If you are planning a career in medicine but yet you don’t really want to become a medical doctor, then a nuclear medical technologist could be just the right job for you. A nuclear medical technologist is a well trained specialist who performs nuclear medical assessments working with specialized technology to create high quality images of tissues inside the human body. Following the evaluation, the technologist analyzes the images as well as the patient’s medical records with a doctor qualified in the interpretation of nuclear medicine treatments who makes a final medical diagnosis.
Both the doctors and the technologists are actually supported by specifically certified physicists as well as pharmacists who verify the integrity along with the quality of the equipment and also the safety of the radiopharmaceuticals that are used in the delivery of nuclear medicine tests.
A nuclear medical technologist basically helps identify health issues.
In contrast to radiographic diagnostic technologies, that use radiation treatment outside of the body to get images of body organs, nuclear medicine is released into the body through a shot or through food or drink.
While working under the guidance of a medical doctor, a nuclear medical technologist will describe the test course of action to the patient, prepare and then give the radioactive treatment orally or through a shot, work with a gamma scintillation camera, or scanning device, to produce an image of the drug as it travels through the patient’s body and then also puts the images on a display screen so that the doctor can analyze them. Typically the Nuclear Medical Technologist is also in charge of the servicing of related equipment such as cameras and other laboratory components.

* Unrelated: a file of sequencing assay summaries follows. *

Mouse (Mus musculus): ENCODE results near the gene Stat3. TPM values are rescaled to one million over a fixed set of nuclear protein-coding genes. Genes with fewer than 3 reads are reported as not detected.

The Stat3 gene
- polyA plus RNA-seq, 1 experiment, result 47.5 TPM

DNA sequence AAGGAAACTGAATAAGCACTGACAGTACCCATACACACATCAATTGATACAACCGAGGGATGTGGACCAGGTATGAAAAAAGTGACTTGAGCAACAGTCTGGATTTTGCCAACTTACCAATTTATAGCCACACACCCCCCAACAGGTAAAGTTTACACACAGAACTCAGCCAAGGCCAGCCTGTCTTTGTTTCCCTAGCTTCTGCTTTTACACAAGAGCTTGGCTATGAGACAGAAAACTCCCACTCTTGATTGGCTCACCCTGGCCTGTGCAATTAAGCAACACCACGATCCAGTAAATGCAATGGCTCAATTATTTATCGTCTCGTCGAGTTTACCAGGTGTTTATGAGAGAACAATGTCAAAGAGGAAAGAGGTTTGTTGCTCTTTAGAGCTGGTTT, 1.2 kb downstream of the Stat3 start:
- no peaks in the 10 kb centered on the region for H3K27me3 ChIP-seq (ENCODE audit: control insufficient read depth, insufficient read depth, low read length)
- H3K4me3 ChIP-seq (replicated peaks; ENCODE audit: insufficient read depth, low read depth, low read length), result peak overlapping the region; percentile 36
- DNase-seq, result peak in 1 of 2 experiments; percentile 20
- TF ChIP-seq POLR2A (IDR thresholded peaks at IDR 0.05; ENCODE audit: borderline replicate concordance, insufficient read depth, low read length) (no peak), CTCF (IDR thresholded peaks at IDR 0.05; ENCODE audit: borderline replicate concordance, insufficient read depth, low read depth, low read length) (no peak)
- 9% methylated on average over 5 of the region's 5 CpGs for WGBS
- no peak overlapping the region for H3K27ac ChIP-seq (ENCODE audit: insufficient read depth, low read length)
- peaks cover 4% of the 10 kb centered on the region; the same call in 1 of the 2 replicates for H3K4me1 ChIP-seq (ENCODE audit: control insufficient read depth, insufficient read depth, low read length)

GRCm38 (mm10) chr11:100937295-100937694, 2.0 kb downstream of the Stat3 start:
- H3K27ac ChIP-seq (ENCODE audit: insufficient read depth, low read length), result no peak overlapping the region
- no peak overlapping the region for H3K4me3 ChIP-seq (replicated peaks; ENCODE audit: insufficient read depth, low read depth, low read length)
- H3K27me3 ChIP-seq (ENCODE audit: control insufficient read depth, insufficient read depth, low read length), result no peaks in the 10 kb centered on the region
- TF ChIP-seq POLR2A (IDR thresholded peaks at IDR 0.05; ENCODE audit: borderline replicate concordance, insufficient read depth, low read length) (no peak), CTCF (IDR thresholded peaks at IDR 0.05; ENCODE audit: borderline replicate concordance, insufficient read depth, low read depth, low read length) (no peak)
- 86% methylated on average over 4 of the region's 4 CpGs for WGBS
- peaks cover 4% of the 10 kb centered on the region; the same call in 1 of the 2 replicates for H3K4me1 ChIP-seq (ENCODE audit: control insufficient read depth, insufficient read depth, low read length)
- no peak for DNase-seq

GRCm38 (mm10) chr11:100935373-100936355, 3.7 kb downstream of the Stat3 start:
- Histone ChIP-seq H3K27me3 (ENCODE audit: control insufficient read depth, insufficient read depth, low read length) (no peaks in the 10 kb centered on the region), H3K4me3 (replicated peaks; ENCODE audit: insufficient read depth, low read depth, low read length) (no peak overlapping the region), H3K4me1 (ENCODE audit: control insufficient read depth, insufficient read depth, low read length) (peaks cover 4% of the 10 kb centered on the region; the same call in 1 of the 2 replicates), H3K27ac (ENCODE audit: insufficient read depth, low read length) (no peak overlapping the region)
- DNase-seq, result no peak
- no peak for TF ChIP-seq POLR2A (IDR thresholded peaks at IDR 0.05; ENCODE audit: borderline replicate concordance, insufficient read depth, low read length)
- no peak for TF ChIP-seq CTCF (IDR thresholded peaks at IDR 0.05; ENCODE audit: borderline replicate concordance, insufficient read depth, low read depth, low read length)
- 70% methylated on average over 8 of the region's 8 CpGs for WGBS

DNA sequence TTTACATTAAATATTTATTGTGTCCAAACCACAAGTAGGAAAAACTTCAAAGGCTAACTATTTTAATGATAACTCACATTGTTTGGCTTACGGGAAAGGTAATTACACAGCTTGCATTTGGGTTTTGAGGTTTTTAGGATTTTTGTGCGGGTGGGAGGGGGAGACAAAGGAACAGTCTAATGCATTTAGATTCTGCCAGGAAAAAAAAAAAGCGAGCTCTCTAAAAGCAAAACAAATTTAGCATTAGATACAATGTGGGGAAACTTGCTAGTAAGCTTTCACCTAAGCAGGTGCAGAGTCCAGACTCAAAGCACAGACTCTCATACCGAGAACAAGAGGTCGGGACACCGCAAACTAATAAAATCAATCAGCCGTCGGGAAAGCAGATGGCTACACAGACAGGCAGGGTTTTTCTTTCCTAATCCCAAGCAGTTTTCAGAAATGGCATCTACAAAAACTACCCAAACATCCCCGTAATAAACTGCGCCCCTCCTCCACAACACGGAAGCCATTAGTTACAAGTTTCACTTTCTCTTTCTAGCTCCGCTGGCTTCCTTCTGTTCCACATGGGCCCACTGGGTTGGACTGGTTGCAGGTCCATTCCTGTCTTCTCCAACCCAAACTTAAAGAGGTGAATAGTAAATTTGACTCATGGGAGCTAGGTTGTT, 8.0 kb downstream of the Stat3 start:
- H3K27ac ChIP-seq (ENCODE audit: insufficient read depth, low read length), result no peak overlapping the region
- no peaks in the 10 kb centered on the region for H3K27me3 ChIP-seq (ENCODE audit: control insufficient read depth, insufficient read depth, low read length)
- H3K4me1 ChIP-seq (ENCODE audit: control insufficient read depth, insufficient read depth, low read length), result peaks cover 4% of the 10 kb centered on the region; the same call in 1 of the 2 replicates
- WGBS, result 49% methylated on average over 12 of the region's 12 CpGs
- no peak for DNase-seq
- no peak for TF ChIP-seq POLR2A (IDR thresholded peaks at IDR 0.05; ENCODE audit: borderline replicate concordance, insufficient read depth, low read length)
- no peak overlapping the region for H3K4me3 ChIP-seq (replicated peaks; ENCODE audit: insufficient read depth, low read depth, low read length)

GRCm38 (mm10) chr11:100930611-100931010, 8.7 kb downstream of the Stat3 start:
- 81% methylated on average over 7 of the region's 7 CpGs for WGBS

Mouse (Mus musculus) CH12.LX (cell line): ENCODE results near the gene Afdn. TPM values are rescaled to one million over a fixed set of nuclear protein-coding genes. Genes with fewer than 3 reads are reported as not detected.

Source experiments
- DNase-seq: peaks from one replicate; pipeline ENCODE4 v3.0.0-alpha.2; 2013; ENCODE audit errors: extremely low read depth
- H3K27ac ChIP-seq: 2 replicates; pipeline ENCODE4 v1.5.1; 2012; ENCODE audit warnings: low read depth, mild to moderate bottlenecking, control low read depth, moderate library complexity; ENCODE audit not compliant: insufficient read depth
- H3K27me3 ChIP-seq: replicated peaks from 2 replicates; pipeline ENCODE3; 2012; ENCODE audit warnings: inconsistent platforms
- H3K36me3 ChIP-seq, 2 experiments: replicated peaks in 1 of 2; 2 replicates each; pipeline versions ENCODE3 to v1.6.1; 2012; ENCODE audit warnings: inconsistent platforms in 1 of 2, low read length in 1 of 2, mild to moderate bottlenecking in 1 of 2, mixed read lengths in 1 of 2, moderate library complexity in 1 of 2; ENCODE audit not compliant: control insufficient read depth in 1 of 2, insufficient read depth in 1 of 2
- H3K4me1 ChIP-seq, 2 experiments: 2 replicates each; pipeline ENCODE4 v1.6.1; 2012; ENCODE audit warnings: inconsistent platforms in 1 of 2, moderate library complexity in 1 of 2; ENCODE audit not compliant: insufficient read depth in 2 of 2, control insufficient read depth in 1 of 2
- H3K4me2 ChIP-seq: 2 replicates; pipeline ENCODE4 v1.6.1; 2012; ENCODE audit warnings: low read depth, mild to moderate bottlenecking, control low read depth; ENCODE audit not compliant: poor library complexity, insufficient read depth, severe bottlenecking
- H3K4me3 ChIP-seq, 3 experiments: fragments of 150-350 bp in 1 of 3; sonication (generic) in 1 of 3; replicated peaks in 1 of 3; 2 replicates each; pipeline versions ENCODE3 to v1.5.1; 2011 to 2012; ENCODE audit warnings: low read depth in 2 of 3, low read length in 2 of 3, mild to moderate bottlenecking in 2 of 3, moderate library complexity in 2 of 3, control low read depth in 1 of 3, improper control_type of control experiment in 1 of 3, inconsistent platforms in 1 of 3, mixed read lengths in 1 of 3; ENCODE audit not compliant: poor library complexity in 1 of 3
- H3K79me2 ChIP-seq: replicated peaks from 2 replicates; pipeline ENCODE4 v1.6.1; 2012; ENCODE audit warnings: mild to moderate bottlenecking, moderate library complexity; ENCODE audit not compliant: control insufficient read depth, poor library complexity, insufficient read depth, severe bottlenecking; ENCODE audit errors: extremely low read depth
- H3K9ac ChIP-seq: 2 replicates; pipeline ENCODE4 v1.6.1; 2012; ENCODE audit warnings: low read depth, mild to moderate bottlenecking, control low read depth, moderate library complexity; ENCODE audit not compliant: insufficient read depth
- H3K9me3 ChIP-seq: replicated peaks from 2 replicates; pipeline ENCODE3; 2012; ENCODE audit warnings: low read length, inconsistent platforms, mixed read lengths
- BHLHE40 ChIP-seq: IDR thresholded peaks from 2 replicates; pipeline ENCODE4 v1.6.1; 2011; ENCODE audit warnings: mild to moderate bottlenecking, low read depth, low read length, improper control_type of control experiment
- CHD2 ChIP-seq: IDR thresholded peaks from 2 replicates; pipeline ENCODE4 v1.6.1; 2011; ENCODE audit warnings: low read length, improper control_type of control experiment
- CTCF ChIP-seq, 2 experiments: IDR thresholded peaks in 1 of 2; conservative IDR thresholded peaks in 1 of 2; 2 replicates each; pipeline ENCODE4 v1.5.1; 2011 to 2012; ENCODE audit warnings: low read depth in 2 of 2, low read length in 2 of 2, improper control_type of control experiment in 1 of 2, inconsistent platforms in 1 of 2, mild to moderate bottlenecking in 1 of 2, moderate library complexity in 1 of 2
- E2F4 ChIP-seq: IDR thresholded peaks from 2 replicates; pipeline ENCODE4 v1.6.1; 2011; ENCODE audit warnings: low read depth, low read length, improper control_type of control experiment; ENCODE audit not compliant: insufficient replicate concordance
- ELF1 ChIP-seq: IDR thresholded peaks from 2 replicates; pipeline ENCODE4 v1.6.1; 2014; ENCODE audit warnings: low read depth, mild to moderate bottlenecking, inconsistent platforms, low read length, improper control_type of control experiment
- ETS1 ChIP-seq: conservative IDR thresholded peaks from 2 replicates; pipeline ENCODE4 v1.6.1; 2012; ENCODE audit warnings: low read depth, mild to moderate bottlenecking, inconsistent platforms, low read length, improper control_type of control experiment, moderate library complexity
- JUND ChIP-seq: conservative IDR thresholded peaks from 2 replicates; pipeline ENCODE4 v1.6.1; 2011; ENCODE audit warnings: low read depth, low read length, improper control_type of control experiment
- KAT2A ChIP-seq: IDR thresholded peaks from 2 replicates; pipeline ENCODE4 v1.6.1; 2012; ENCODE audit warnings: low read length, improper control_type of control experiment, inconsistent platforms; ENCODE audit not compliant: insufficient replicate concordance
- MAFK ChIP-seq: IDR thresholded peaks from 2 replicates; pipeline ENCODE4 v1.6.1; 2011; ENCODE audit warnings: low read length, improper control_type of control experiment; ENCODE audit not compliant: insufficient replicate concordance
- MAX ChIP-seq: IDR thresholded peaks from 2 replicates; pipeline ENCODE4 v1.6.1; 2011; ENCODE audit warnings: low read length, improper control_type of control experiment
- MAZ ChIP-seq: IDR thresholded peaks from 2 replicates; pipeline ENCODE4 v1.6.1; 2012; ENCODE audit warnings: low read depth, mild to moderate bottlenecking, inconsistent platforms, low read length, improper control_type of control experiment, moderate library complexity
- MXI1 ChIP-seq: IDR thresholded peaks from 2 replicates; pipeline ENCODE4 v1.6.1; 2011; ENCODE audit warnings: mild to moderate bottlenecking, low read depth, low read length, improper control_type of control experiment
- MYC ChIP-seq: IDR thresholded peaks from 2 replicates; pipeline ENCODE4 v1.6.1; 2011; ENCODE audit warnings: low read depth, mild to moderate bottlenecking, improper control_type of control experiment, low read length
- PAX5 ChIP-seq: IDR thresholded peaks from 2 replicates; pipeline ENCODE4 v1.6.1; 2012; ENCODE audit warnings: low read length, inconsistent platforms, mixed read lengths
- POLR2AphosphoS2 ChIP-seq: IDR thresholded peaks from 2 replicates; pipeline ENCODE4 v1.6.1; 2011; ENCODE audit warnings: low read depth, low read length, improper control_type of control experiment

Normally, nuclear medical technologist training courses take from 1 to 4 years to complete and will lead to a certificate, an associate’s degree, or a bachelor’s college degree.
A number of companies and also states call for licensing for nuclear medical techs. The Joint Review Committee on Education Programs in Nuclear Medicine Technology provides accreditation for the associate as well as the bachelor degree training programs. The granting of licenses often vary by state, and a lot of health insurance providers will only cover nuclear imaging treatments performed by certified nuclear medical technologists.
As reported by the U.S. Bureau of Labor Statistics, nuclear medical technologist can anticipate job growth to be around 16% from 2008 through 2018. This better than usual rate of growth is being driven by advances in innovative diagnostic technologies, great new radiopharmaceuticals along with cutting edge therapies. Also the BLS announced that the average income for nuclear medical technologists was around $68,000 in 2009.
Almost all nuclear medical technology jobs tend to be found in medical centers. The fact is, that almost 70% of all nuclear medical technologists are employed in either a private or public hospital. Of course, you will also find nuclear medical techs working in private doctors’ offices, in medical clinics, and also in research laboratories.